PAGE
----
White House officials said the rare, hour-long appearance by the two presidents was an attempt to focus attention on next week’s opening of enrollment in health insurance exchanges, which are key to the health law's expansion of coverage.
NPR: Commander In Chief, Explainer-In-Chief Tout Health Care Law
President Obama's health care law has so far survived challenges in Congress and the courts. But its biggest test could begin next week. That's when the online marketplaces offering health care coverage to the uninsured are set to start signing people up. The question is, will they come? (Horsley, 9/25).
The New York Times: Obama And Clintons Share Stage For Health Care Talk
After delivering a much-anticipated speech to the United Nations General Assembly in the morning and meeting with world leaders in the afternoon, President Obama turned to health care on Tuesday evening, sharing center stage with the Clinton family at an event to highlight the rollout of the Affordable Care Act (Shear, 9/24).
Los Angeles Times: With Bill Clinton At His Side, Obama Sells Healthcare Law
President Obama accused foes of his healthcare law of trying to sabotage it for political gain, saying opposition has become a "litmus test" for Republicans. The result, Obama said Tuesday evening, is that the law is mired in partisan politics in state legislatures and Congress. … As he spoke, Sen. Ted Cruz, a tea party Republican from Texas, was staging a filibuster at the Capitol to try to strip funding for the nearly 4-year-old law, an effort that threatened to shut down the federal government. It also divided the GOP over tactics (Hennessey, 9/24).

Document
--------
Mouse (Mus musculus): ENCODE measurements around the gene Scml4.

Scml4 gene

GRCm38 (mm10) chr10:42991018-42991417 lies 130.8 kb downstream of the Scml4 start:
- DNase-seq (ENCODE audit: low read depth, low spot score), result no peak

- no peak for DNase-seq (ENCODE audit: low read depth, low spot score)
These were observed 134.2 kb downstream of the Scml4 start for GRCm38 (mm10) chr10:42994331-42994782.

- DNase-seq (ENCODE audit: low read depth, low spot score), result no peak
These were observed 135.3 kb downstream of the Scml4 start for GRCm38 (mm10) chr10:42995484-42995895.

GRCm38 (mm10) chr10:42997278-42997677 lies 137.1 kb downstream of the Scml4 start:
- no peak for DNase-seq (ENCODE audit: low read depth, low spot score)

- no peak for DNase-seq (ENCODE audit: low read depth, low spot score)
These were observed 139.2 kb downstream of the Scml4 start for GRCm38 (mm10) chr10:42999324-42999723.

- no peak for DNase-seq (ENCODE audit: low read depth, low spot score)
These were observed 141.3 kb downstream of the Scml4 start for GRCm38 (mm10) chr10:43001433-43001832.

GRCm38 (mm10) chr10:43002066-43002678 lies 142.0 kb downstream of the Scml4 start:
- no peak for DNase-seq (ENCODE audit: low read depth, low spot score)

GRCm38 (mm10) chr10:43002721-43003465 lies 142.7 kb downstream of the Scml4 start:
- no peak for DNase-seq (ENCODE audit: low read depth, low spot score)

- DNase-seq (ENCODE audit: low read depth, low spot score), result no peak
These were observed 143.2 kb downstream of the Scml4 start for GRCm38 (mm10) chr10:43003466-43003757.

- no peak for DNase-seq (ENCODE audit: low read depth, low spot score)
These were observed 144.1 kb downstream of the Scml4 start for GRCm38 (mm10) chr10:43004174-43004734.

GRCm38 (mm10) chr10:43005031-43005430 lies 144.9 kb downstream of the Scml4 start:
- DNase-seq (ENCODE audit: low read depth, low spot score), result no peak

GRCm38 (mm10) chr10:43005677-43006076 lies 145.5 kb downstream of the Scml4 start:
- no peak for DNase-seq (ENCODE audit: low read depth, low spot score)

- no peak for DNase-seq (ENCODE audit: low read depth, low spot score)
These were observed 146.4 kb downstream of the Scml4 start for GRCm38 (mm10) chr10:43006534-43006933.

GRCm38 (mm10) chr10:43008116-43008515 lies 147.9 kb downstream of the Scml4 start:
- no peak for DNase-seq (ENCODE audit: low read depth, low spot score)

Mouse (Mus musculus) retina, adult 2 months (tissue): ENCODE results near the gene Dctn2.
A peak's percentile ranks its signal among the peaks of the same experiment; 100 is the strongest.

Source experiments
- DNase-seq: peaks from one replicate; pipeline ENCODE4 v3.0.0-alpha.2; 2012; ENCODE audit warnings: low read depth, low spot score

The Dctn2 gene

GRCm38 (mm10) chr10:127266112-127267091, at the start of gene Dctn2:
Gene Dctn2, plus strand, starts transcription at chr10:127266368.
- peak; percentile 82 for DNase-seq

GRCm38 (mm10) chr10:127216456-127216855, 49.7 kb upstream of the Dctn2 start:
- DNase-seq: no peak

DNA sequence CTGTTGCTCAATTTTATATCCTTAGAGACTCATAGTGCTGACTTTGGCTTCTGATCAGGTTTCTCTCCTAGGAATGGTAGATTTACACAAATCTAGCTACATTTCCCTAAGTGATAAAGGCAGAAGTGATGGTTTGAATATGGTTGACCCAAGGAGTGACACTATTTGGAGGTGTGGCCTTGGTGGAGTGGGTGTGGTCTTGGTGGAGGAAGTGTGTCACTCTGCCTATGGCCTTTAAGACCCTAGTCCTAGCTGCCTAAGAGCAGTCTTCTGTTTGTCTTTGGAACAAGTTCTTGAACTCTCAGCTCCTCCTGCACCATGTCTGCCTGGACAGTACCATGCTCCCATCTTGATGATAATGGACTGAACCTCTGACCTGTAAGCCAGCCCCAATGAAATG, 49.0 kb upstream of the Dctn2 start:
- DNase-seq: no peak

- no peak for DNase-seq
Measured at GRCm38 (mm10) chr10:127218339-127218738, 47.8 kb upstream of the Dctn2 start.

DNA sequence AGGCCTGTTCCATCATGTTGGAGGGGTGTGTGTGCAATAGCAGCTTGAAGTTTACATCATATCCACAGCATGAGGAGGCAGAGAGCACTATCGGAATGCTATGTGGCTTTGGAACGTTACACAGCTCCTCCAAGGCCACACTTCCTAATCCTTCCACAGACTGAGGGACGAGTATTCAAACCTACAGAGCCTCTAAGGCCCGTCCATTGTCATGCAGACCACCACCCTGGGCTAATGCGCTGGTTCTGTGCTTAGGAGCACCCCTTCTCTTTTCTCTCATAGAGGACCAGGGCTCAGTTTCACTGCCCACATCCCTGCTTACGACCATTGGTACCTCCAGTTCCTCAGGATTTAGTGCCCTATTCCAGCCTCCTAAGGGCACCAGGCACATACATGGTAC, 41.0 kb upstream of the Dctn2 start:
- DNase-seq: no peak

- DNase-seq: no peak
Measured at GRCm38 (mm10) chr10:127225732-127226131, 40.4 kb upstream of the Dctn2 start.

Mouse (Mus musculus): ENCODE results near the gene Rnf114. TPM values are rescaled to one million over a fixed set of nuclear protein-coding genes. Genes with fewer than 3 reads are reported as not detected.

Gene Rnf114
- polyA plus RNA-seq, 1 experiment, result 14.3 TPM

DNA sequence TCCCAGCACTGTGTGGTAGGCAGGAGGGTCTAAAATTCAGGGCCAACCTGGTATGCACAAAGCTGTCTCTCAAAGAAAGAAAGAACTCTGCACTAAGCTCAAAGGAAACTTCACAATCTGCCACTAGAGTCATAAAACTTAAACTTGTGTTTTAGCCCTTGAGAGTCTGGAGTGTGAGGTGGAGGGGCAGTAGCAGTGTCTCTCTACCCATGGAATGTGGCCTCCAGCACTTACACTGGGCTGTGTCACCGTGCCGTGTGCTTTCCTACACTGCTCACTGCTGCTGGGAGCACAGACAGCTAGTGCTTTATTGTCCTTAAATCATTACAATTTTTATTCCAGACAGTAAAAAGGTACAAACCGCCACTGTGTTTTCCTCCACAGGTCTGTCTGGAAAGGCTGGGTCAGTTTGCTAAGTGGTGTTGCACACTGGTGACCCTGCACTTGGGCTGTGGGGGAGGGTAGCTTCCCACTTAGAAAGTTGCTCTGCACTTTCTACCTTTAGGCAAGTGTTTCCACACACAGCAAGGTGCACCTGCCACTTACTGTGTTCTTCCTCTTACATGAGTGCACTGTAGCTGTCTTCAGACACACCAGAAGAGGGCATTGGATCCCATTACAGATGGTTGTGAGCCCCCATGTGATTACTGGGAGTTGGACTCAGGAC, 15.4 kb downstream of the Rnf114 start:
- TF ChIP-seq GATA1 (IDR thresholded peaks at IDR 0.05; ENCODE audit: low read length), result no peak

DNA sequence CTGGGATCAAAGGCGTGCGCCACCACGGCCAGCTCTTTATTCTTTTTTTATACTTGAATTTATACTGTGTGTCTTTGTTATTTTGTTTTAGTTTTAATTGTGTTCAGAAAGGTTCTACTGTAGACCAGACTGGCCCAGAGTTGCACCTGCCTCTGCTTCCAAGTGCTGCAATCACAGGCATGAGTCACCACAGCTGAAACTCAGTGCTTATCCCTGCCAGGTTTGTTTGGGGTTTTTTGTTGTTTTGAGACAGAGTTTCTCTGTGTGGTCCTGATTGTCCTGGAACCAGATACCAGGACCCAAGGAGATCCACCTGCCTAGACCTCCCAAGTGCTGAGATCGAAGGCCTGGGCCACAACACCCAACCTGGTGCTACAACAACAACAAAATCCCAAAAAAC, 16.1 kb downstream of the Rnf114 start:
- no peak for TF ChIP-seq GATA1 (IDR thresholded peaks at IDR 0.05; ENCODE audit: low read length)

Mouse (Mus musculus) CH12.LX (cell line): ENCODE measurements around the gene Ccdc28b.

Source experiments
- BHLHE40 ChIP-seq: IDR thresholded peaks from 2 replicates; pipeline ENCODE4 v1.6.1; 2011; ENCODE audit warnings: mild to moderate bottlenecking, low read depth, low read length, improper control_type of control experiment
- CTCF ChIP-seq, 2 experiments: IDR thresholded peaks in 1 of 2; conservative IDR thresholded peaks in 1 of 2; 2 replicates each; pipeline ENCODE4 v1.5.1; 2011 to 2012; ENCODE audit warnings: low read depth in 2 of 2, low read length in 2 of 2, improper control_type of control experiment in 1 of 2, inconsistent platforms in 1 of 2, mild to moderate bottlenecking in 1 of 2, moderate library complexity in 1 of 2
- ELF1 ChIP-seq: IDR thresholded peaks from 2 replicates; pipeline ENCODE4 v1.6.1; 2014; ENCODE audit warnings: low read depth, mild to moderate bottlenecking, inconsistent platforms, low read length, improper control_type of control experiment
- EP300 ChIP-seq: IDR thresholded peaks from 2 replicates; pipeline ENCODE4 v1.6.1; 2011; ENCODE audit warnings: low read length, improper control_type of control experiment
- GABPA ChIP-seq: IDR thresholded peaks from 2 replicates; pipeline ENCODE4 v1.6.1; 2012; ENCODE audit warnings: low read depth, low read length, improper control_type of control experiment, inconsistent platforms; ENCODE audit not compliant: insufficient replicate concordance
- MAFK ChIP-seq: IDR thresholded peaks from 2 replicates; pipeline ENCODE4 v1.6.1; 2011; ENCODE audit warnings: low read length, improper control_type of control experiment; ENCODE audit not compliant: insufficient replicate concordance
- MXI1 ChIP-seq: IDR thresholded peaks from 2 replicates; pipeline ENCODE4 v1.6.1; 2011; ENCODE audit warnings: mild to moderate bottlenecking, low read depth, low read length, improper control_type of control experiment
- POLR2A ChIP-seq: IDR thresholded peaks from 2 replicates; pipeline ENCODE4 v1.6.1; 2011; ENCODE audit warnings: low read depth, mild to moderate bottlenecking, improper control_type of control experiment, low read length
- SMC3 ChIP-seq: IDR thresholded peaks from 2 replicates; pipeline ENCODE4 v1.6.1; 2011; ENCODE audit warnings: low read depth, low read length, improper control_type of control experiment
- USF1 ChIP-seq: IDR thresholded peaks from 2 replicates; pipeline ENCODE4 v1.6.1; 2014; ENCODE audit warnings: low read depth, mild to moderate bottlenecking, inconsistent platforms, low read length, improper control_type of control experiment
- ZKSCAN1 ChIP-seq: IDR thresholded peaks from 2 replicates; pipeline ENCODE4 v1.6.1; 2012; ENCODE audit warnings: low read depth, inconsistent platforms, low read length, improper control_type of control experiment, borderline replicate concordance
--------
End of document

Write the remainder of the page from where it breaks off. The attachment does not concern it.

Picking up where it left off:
The Associated Press: Reunited Obama, Bill Clinton Tout Health Care Law
Joining forces under dimmed lights in a hotel ballroom in New York, Obama and Clinton laid out the law’s benefits and its connection to the economy while dispelling what they called disinformation about its downsides. Clinton, acting as host, lobbed the questions; Obama answered with the eagerness of a guest on a daytime TV talk show (Superville, 9/24).
The Washington Post: President Obama Enlists Bill Clinton To Help Pitch New Health Insurance Exchanges
The two men who stand as bookends for the modern Democratic Party made a united sales pitch to millions of uninsured Americans to enroll when new insurance marketplaces open Oct. 1. … Obama has enlisted Clinton again as his "secretary of explaining stuff," a nickname he earned after his well-received speech at the 2012 Democratic National Convention. The aim is for Clinton to help sell the health-care law to skeptics across the country while combating Republican attempts to undermine it (Rucker, 9/24).
Politico: Clintons To The Rescue On Obamacare
President Barack Obama on Tuesday tapped into what is becoming his Obamacare elixir: the Clintons. For the second time in a month, Obama leaned on the former first family to help untangle the complexities of the health care law with less than a week left to go before the open enrollment begins Oct. 1 (Budoff Brown, 9/24).
NBC News: Obamacare Created Insurance Company Competition, Clinton Says
Obama tapped Bill Clinton to demystify his health care law at the Clinton Global Initiative, where they spoke for more than an hour (Todd, 9/24).
ABC News: One Obama And Two Clintons Share A Stage
It all played out at an event in midtown Manhattan this evening, with former President Bill Clinton moderating an unusual and at times wonky one-on-one discussion with President Obama about how the new health care law will work. Former Secretary of State Hillary Clinton introduced both men before they took the stage. Clinton, whom Obama once dubbed the "Secretary of Explaining Things," asked leading questions of the president, who spoke at length about benefits of the law he said Americans will enjoy (Dwyer, 9/24).
Also in the news, a look at the White House campaign to promote enrollment in health exchanges -
Reuters: As Ad War Heats Up, White House Pushes To Enroll Millions In Obamacare
The White House on Tuesday kicked off a six-month campaign to encourage millions of Americans to sign up for health coverage under "Obamacare," an effort in which the president and other political celebrities promote the law's promise of subsidized health coverage. But the massive public education campaign faces a long, difficult slog to persuade nearly 3 million healthy young people with low to moderate incomes to purchase private insurance (Morgan, 9/24).